• In October, Hialeah Detective Raul Samaria was involved in an accident that killed Andrea Castillo, the 21-year-old daughter of Miami-Dade School Board member Susie Castillo. Andrea Castillo’s boyfriend, Marco Barrios, was driving the SUV that collided with Samaria’s police cruiser at East Ninth Court and 49th Street at 9:45 on a Friday night. In a matter of days, the department investigated and concluded Barrios had caused the crash after running a stop sign. The families of Barrios and Castillo have sued the city, contending the officer was speeding. The Miami-Dade state attorney’s office is investigating.
• Last summer, the department fired two school traffic officers, Mario Hernandez and Mari Del Diego, working at M.A. Milam K-8 Center in Hialeah. Hernandez was dismissed for allegedly drinking on the job and Del Diego for not reporting the incident. City officials decried the officers’ alleged actions at the time. “Employees who are not giving their full capacity do not deserve to work for the citizens of Hialeah,” Hernandez told El Nuevo Herald in June. At the time, the two maintained their innocence.
During Memorial Day weekend 2011, three Hialeah officers, working with Miami Beach police, were involved in the shooting and killing of a 22-year-old man at around 4 a.m. on Collins Avenue during Urban Beach Week. Police have said Raymond Herisse, from Boynton Beach, refused an order to pull over while speeding on Collins. Police fired more than 100 rounds during the shootout. Herisse, who died on the scene, was shot 16 times, according to autopsy reports released earlier this month. Three bystanders were also wounded. Prosecutors are investigating whether the officers’ shootings were justified.
As part of covering Urban Beach Week, the Miami Beach Police Department mobilizes hundreds of officers, including those from other police departments. The city also keeps cars off Ocean Drive, turns Collins into a one-way street and sets up license plate scanners on the causeways.
“Unfortunately, there may have been a misstep with the plan, as far as controlling traffic,” said Overton, the former Hialeah chief and current Beach deputy chief.
Overton said it wouldn’t be appropriate for him to comment on the current state of Hialeah’s department, though he said he was proud of his five-year tenure there.
Luis, the union representative, said Hialeah has always had a reputation for being the “Wild West” — a perception he feels is an oversimplification for the city of nearly 230,000.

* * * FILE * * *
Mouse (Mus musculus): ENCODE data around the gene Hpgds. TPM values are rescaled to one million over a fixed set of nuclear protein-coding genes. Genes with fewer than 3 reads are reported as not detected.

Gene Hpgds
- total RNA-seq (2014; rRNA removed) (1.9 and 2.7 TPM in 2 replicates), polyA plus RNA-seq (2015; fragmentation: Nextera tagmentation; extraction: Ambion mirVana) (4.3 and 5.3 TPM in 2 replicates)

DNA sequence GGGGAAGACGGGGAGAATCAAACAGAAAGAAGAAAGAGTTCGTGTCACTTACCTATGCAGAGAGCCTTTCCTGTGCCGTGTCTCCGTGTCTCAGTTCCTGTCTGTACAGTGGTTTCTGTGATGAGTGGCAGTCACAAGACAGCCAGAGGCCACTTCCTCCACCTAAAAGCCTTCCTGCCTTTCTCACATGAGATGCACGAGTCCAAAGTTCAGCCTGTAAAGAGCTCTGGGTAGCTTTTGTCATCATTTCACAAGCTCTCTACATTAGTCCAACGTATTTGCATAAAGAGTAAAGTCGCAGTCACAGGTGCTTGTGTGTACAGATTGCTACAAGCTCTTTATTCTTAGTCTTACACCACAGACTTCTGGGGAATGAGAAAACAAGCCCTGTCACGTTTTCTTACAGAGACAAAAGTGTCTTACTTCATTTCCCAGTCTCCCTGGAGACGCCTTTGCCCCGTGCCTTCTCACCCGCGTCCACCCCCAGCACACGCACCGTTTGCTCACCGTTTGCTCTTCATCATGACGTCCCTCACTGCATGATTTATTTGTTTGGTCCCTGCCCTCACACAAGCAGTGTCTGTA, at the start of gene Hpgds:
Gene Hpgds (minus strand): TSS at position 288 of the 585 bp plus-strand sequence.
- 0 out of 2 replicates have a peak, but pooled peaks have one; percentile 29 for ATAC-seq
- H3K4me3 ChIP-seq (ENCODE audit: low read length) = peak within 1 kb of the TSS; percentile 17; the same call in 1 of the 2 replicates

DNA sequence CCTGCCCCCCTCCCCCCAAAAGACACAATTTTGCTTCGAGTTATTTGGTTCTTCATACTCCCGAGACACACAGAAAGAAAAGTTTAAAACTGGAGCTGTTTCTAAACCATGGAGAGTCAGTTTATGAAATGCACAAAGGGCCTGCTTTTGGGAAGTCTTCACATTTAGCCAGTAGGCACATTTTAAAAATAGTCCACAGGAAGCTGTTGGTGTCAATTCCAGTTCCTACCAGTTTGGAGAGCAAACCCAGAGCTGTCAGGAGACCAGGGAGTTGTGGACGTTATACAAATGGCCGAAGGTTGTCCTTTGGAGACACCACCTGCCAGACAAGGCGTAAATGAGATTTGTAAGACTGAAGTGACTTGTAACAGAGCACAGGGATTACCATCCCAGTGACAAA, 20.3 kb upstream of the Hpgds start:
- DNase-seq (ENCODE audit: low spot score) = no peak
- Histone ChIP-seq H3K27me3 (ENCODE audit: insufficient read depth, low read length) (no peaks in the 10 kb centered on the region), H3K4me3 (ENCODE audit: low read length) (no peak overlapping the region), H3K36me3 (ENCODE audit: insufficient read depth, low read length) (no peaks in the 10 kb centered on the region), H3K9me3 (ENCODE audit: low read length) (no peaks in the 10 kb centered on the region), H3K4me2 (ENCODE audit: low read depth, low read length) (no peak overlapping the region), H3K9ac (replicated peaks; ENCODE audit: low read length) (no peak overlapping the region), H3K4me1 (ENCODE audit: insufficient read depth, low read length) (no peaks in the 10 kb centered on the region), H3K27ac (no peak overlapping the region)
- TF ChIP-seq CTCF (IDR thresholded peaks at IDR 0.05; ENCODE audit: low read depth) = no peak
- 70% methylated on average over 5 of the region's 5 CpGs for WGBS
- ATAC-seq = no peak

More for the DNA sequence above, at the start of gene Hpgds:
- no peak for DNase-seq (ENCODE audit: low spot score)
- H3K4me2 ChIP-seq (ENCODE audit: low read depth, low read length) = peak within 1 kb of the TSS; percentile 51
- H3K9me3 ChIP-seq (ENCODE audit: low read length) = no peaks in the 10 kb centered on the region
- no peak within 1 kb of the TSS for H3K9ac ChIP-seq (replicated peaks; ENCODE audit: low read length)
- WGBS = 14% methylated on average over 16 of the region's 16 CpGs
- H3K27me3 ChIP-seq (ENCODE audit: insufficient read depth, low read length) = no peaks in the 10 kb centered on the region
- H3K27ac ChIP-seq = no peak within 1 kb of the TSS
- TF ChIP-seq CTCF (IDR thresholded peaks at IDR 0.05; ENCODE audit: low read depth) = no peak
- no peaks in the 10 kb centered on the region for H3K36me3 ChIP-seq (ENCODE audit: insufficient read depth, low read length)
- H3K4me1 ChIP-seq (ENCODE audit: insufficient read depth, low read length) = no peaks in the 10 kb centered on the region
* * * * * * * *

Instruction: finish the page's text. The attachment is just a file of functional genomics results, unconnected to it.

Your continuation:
A 15-year veteran of the department, Luis said he’s seen the number of police officers in the department shrink while the city’s population has risen. Hialeah, like other cities in South Florida, has contended with lower property tax revenues in recent years, resulting in budget cuts.
Luis said the police department has 293 officers, down from its pre-recession peak of about 380.
“We’re working with less, and we’re asked to do more,” Luis said.
Tony Sanchez, who previously served as Opa-locka deputy chief and currently teaches criminology at Miami-Dade College, said it’s fair to wonder whether the department is in good shape after the number of high-profile cases.
“I think that’s always a complicated topic that never has an easy answer to it,” he said.
Overall, he said, evaluating a department involves taking a look at the whole picture, including hiring practices, required training and whether or not there’s an early warning system in place to identify problem officers. According to a 2001 research paper on early warning systems published by the U.S. Department of Justice, a department can identify problem officers by monitoring factors like citizen complaints, firearm-discharge and use-of-force reports, lawsuits, resisting-arrest incidents, and high-speed pursuits and vehicular damage.
Sanchez said it’s important to note that the police were “effective and aggressive in policing themselves” in the gun trafficking and cocaine cases.
He has a high opinion of the department stemming from when he was with the Opa-locka department and in teaching Hialeah officers in his criminology courses.
“Given the size of the department, given the diversity of the community, I don’t think it’s unusual at all,” he said.
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